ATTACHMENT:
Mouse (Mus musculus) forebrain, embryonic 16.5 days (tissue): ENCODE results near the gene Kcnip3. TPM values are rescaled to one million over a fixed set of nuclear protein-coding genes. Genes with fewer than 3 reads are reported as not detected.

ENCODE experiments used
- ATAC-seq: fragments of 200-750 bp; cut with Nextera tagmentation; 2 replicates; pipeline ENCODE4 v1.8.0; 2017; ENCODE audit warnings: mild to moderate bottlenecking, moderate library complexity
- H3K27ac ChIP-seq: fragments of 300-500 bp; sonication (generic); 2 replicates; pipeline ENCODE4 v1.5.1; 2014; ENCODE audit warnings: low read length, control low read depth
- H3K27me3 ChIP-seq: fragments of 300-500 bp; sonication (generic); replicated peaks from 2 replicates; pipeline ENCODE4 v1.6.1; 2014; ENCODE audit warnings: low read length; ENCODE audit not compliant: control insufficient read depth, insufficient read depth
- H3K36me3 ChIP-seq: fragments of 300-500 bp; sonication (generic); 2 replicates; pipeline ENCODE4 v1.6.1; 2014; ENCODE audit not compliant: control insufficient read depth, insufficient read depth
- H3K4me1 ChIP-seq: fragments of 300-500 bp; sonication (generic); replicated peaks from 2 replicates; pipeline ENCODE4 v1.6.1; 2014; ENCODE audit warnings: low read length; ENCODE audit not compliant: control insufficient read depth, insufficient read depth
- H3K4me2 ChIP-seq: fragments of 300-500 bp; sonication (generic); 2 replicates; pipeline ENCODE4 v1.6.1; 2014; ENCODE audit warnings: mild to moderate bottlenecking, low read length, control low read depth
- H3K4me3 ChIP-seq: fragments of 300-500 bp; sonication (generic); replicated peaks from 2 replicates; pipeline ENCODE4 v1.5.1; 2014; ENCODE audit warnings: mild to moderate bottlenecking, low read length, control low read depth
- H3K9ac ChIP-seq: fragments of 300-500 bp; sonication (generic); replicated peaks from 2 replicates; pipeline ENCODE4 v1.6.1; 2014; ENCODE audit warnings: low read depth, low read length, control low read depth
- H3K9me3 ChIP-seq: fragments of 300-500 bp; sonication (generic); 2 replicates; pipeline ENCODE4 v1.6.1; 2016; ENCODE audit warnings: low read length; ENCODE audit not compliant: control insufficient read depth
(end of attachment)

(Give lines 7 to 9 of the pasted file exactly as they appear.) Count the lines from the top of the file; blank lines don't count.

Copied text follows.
- H3K4me1 ChIP-seq: fragments of 300-500 bp; sonication (generic); replicated peaks from 2 replicates; pipeline ENCODE4 v1.6.1; 2014; ENCODE audit warnings: low read length; ENCODE audit not compliant: control insufficient read depth, insufficient read depth
- H3K4me2 ChIP-seq: fragments of 300-500 bp; sonication (generic); 2 replicates; pipeline ENCODE4 v1.6.1; 2014; ENCODE audit warnings: mild to moderate bottlenecking, low read length, control low read depth
- H3K4me3 ChIP-seq: fragments of 300-500 bp; sonication (generic); replicated peaks from 2 replicates; pipeline ENCODE4 v1.5.1; 2014; ENCODE audit warnings: mild to moderate bottlenecking, low read length, control low read depth